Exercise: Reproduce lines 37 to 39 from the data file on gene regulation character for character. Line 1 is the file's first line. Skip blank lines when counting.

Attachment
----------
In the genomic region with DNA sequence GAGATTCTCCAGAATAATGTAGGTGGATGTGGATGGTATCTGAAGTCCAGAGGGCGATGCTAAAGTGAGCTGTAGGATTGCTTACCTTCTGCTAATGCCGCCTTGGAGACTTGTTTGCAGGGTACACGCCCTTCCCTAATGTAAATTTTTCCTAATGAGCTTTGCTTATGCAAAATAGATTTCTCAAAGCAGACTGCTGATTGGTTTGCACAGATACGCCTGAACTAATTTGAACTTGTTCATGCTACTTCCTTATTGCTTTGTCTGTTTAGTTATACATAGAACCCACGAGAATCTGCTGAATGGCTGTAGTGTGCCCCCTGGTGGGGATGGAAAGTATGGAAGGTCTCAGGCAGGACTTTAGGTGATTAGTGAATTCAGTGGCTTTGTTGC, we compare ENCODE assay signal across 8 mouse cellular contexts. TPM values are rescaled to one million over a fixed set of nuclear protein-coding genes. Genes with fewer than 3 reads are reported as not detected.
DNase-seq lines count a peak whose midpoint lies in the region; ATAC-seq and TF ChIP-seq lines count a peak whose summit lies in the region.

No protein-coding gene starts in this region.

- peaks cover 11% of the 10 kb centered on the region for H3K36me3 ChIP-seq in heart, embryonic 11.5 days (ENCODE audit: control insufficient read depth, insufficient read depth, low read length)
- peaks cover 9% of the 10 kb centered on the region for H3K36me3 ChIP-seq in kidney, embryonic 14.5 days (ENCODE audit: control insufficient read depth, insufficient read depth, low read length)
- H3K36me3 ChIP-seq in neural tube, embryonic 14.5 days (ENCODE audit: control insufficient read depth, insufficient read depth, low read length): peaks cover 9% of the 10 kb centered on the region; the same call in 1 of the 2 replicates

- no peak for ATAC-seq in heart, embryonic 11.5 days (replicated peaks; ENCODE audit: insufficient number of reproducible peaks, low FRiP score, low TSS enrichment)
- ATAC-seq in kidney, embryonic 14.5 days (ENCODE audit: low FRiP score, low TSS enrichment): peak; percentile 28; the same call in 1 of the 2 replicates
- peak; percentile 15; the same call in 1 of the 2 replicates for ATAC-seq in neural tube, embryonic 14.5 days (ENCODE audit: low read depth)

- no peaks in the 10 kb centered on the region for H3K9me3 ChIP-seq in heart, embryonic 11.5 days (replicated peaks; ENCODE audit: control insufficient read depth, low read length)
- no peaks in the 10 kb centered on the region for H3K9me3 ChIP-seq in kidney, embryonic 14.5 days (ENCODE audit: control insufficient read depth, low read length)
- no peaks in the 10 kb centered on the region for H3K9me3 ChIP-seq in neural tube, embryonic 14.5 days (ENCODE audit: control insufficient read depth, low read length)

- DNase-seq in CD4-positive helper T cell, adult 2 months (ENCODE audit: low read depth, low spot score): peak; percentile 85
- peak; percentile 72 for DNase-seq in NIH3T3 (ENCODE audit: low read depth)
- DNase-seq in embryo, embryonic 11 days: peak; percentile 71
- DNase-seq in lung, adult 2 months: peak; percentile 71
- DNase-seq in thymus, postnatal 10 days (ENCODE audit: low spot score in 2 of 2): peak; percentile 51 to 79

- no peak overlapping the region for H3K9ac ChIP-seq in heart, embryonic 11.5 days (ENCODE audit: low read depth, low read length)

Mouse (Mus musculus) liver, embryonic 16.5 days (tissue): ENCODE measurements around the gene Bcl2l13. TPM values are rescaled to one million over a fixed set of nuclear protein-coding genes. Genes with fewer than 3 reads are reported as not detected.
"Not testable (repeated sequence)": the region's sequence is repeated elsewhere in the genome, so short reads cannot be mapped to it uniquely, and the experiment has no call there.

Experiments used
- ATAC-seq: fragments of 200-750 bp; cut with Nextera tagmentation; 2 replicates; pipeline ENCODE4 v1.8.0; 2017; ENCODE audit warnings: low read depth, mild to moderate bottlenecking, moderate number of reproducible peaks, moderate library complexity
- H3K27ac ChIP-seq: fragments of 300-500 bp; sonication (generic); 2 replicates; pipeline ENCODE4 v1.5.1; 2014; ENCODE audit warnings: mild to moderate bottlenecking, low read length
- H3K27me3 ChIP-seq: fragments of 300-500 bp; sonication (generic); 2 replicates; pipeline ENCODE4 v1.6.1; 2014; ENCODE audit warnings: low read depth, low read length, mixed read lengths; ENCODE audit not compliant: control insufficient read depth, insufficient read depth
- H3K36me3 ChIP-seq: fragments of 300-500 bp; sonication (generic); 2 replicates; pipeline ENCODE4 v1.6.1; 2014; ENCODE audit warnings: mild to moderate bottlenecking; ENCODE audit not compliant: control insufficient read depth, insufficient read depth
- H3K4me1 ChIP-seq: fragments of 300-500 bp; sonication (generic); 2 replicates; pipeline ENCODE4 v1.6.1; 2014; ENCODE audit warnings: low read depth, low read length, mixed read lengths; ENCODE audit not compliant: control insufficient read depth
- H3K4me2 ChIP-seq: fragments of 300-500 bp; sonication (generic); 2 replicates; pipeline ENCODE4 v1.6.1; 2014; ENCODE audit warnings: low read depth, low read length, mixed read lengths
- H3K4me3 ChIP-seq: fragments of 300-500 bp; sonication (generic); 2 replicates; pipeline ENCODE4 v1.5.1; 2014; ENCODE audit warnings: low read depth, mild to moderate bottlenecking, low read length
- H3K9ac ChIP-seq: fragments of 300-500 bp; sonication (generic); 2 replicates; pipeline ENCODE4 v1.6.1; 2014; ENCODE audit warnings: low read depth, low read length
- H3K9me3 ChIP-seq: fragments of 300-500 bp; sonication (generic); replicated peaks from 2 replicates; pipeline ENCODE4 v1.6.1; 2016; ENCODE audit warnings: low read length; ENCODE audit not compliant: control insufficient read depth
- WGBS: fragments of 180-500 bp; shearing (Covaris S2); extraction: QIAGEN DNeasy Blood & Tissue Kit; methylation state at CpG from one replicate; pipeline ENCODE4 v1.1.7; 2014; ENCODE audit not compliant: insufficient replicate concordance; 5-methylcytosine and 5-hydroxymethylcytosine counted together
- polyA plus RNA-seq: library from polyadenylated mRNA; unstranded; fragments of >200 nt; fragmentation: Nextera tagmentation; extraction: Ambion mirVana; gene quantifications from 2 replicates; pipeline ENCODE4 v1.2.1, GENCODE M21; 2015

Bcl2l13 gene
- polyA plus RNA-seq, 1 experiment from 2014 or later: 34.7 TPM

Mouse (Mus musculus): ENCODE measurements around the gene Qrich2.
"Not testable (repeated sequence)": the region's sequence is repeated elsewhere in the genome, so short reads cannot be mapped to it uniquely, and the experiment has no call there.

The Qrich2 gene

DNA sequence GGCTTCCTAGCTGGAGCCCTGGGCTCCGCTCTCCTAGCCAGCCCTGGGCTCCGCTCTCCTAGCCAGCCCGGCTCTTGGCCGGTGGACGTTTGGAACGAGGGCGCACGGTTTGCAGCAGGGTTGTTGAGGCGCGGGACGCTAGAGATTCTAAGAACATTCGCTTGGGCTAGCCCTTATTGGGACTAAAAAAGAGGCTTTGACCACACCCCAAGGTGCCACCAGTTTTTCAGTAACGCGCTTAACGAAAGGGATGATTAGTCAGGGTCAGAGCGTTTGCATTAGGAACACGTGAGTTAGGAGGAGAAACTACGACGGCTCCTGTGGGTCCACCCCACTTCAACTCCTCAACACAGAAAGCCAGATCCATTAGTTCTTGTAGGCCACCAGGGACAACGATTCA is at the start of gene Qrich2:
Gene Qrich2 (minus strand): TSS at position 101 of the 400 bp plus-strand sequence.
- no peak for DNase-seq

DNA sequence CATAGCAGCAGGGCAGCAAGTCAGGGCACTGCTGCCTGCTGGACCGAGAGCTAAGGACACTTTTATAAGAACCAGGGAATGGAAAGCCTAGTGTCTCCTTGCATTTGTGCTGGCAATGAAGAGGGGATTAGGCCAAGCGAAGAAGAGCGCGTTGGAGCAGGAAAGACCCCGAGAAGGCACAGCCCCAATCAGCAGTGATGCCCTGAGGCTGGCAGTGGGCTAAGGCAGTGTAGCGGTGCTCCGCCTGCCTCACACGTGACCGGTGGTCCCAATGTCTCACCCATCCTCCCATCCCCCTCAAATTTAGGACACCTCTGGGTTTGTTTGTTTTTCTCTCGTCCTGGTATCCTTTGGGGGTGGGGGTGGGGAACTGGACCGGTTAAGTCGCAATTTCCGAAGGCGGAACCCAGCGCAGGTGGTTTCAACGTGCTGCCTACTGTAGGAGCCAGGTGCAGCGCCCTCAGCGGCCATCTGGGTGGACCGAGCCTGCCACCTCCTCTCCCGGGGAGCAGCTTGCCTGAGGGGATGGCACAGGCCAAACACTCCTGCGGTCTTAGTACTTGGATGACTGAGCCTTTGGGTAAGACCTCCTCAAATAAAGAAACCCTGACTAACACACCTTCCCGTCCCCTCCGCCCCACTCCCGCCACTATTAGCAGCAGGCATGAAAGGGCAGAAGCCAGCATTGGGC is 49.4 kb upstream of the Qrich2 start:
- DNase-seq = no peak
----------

The Qrich2 gene

DNA sequence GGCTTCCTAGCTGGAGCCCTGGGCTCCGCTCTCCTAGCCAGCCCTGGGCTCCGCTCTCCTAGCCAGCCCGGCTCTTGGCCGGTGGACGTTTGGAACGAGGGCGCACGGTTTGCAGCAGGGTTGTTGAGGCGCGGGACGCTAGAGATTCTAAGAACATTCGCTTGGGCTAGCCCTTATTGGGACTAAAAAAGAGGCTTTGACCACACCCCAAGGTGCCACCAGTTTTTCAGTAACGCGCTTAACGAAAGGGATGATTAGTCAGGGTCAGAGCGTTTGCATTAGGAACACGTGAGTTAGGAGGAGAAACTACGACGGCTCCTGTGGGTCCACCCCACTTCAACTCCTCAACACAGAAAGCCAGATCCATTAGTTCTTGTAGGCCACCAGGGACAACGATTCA is at the start of gene Qrich2:
Gene Qrich2 (minus strand): TSS at position 101 of the 400 bp plus-strand sequence.